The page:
Boeing has recently announced its investment in this California-based drone manufacturing company. “Matternet's technology and proven track record make the development of a safe, global autonomous air mobility system a near-term reality,” says Brian Schettler, managing director of Boeing HorizonX Ventures that led the $16 million, Series A investment. “Our investment will allow Matternet to scale its operations while strengthening Boeing's position as a leader in next-generation transportation solutions.”
Sabrewing Aircraft Company's Draco-2
Meanwhile, another California-based company Sabrewing Aircraft Company is working on three exciting projects, reveals Ed De Reyes, chief executive officer. “The Rhaegal VTOL UAV is completely autonomous and can carry almost 1/2 tonne of cargo and its wings can fold so it can easily fit into a cargo aircraft for transport. This air vehicle is designed for the military and can fly at over 200 miles per hour and fly up to 20,000 feet. The Draco-2 VTOL will be competing in the Pacific Drone Challenge. This air vehicle is capable of lifting over one tonne (2200 lbs) of payload and flying over 25 hours at high altitude for over 5000 miles. It is designed for the highest altitude, distance and endurance of any non-military drone. The Wyvern VTOL is capable of lifting two tonnes of cargo (4400 lbs) and can fly at altitudes of up to 22,000 feet at 180 knots. This aircraft is an unmanned regional cargo aircraft designed to fly up to 800 miles from its base, discharge cargo and fly all the way back without needing to refuel.”
Speaking about the potential of the VTOL UAVs and the kind of impact it can have in near future, De Reyes says, “Unmanned air vehicles are already shaping the future of how we live our lives. Regional air cargo has been a ‘way of life’ for Alaskans (where only 17 percent of communities have any roads at all) in that they receive all their food, fuel, medicine and dry goods by air…and have been for almost 100 years. In many of those locations, they’ve carved out a dirt strip to allow aircraft to land and take off, weather and conditions permitting. There are other locations such as Western Canada, Africa, Asia and parts of South America where this holds true as well. VTOL, unmanned regional air cargo aircraft have the capability of revolutionising air cargo once again by being able to fly in conditions unfit for humans, yet land and take off without the need for a runway. Unmanned air cargo will change how remote locations receive their life-giving (and saving) goods.”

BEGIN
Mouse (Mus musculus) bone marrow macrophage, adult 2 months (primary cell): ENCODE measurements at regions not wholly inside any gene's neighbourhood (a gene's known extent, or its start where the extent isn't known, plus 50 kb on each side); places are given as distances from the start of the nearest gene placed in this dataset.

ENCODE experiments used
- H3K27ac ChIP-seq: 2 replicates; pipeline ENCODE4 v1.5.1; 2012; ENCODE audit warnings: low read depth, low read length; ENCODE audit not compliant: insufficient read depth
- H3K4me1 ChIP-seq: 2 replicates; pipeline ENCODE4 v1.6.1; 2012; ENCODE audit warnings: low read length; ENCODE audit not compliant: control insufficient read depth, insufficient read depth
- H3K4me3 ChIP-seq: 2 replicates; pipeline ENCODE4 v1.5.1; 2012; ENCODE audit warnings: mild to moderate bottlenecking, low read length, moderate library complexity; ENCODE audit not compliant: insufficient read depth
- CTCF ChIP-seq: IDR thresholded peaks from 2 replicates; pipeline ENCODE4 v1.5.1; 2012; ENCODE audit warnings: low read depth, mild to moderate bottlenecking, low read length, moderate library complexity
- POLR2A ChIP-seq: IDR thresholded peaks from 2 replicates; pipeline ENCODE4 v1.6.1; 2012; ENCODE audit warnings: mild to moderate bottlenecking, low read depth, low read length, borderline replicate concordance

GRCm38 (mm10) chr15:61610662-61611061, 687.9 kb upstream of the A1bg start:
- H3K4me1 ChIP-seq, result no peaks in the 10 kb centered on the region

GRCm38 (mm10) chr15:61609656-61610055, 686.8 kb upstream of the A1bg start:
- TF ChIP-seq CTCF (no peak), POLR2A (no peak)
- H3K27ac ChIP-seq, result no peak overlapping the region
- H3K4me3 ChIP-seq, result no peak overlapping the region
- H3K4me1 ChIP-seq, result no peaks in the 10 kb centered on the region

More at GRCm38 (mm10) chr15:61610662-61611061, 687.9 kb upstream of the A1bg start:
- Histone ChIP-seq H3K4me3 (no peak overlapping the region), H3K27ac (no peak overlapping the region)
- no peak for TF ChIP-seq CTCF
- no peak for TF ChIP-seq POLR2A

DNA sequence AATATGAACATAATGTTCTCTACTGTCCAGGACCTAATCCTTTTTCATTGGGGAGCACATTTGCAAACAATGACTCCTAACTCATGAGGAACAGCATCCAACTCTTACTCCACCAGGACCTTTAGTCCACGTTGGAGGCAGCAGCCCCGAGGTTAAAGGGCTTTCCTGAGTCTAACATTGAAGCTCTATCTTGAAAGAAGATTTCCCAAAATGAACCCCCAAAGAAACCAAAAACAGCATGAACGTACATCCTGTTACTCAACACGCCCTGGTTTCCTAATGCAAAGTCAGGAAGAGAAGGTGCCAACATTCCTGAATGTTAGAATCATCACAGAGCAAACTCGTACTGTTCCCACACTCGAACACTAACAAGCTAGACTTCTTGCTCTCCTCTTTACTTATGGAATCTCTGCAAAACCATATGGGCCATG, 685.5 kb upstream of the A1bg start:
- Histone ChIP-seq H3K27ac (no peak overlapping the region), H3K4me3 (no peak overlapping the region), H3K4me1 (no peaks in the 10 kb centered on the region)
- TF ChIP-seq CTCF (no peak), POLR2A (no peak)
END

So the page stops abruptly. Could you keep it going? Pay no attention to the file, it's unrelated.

While, smaller drones can provide effective solutions for transporting special consignments over the last mile, drone manufacturers are also mindful of the huge benefits the large size drones can offer. Natilus is experimenting with such large size drones. “I think we are very unique in that we have a vision to build large UAVs because we believe that’s where the market demand actually lies, not in the smaller last mile delivery UAVs. A lot of drone companies would shy away from large vehicles because it’s difficult and capital intensive, but for us that’s what makes it so interesting,” says Aleksey Matyushev, one of the founders of Natilus.
He further adds, “Natilus has a variety of products that range from a 2-tonne express freighter to 130-tonne trans-pacific long haul freighters. While we are currently testing our 1100 kg /10 m prototype, the team is also quickly moving along the 2-tonne freighter design.”
Safety and regulations
No matter how exciting these innovations may sound, there is always a growing concern about the safety issues involved. The co-existence of piloted flights and UAVs in the same airspace is a challenging environment and the risk involving them needs to be mitigated.
DRONAMICS' Black Swan
“When everything goes according to plan, there is no risk, as long as the plan is a good one, of course. So risk arises from bad planning or from things not going as planned, and this means that both planning in general, and planning for the unplanned are of critical importance. And obviously this is as challenging as it sounds and is the reason we are working with regulators around the world to establish the best possible protocols for each type of situation that we and they can foresee,” says Svilen Rangelov, co-founder and CEO of Dronamics that has placed its bet on the Black Swan, a cargo UAV with a design specifically optimised for high-frequency domestic and short-haul international flights and with a high-volume capacity for low-density cargo like e-commerce.